a = a + " world"
I'm not sure what "internally using unicode" means. Pyhon's internal representation of strings has changed a lot. It hasn't even been stable in Python 3. Now they are apparently using an internal representation that varies depending on the "widest" character stored.
The only solution that isn't driving me insane is to use UTF-8 everywhere. The Python 3 unicode situation is actually the main reason why I'm not using Python much these days.
If you want to work with strings, you work with strings. If you want to work with bytes, you work with bytes. If you want to convert bytes into strings (maybe because it's user input that you want to work with), then you tell Python what encoding these bytes are in and you have it create a string for you. You don't care what Python uses internally, because their string API is correct and correctly works on characters.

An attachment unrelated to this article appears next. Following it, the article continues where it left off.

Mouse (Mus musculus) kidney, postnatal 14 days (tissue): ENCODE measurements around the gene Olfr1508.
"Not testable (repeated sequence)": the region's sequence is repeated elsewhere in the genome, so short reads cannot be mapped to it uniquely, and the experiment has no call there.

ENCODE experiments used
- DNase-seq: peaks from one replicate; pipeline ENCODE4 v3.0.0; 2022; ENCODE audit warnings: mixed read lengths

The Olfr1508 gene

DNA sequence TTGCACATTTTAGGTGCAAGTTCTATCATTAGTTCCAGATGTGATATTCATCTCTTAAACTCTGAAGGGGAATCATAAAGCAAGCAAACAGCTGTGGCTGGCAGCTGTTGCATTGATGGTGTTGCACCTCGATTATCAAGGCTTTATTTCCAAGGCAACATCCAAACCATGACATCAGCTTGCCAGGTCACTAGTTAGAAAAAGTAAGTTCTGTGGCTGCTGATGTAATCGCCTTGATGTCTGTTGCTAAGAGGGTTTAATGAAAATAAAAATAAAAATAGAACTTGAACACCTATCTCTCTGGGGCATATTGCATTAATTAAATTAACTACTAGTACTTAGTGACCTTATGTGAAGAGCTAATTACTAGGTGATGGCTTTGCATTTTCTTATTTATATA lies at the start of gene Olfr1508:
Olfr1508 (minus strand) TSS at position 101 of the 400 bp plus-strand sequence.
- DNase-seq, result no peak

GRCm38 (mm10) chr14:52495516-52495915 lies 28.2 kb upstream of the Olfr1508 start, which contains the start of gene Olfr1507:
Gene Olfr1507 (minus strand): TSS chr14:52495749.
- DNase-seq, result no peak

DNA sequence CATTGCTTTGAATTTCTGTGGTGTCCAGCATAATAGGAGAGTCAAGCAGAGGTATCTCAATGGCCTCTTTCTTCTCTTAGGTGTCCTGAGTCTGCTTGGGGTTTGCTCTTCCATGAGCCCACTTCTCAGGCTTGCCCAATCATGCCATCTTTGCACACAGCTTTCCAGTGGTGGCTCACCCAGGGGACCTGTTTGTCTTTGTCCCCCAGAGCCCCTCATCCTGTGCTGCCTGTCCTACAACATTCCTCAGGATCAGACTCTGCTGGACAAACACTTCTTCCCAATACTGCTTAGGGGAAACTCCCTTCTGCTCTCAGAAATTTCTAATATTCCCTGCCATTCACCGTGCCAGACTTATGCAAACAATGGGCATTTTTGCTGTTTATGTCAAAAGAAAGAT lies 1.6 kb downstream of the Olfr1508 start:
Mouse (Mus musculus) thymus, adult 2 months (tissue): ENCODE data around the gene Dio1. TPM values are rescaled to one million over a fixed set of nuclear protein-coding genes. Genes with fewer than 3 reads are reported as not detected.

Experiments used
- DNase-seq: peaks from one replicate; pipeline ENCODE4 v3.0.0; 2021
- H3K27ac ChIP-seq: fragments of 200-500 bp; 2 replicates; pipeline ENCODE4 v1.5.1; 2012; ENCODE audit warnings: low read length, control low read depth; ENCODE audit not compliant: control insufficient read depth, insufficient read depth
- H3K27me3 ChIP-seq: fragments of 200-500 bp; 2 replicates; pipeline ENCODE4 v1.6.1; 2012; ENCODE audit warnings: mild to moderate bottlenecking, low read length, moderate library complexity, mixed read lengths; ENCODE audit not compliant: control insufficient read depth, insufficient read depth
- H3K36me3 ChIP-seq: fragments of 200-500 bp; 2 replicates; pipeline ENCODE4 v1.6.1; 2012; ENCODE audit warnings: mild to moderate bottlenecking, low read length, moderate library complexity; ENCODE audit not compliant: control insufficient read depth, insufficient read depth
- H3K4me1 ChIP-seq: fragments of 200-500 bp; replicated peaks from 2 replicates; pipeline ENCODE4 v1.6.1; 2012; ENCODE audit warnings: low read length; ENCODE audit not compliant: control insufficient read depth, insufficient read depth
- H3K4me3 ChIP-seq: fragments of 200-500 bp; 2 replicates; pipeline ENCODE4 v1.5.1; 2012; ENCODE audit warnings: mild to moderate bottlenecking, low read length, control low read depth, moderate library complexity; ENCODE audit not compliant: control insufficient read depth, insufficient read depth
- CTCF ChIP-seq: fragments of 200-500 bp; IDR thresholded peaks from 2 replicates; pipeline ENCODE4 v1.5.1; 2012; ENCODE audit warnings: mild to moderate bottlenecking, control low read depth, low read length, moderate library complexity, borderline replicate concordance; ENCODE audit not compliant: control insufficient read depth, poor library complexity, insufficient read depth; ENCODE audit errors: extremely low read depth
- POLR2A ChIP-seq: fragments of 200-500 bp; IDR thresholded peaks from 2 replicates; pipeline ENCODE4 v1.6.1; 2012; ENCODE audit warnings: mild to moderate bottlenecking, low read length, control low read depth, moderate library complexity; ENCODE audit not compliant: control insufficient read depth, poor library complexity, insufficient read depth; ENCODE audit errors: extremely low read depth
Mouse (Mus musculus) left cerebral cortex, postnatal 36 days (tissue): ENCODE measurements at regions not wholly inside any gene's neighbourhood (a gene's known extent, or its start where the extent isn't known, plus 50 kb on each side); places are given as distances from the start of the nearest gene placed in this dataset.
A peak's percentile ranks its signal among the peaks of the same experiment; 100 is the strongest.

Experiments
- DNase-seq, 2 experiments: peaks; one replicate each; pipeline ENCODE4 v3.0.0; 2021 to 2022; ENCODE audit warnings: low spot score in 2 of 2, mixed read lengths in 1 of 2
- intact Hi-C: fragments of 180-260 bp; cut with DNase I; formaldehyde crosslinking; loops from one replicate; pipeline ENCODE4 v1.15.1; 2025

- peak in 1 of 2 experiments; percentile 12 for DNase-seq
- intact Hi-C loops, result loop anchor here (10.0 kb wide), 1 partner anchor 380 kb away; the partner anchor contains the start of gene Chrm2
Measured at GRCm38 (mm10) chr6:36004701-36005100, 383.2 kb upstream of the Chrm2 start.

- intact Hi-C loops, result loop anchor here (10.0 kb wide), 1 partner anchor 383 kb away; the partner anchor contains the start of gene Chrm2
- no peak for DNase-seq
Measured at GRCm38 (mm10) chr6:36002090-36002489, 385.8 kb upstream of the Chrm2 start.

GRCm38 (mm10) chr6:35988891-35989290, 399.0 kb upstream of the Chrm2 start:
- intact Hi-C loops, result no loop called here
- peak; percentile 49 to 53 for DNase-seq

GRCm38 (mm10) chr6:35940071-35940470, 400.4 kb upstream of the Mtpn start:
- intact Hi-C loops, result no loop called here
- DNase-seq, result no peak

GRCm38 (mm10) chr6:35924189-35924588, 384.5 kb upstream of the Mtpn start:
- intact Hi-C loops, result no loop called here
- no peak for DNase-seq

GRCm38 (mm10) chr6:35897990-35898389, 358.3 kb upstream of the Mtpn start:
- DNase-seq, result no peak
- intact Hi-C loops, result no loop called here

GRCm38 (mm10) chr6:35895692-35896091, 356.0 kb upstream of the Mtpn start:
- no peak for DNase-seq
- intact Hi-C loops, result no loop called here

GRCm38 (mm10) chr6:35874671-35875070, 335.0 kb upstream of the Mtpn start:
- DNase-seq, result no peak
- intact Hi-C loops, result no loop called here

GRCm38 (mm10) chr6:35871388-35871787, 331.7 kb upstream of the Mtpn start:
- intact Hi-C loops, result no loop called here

That noël example of the original article consists of 4 characters in Python 3 which is exactly what you want.
I know that just using UTF-8 everywhere would be cool, but that's not how the world works for various reasons. One is that UTF-8 is a variable length encoding which has some performance issues for some operations (like getting the length of the string. Or finding the n-th character).
UTF-8 also isn't widely used by current operating systems (Mac OS and Windows use UCS-2). It's also not what's used by way too many legacy systems still around.
So as long as the data you work with likely isn't in UTF-8, the encoding and decoding steps will be needed if you want to be correct. Otherwise, you risk mixing strings in different encodings together which is an irrecoverable error (aside of using heuristics based on the language of the content).
I do need to know and I always care. My requirements may be different than those of most others because I write text analysis code and I need to optimize the hell out of every single step. I shiver at the thought that any representation could be chosen for me automatically.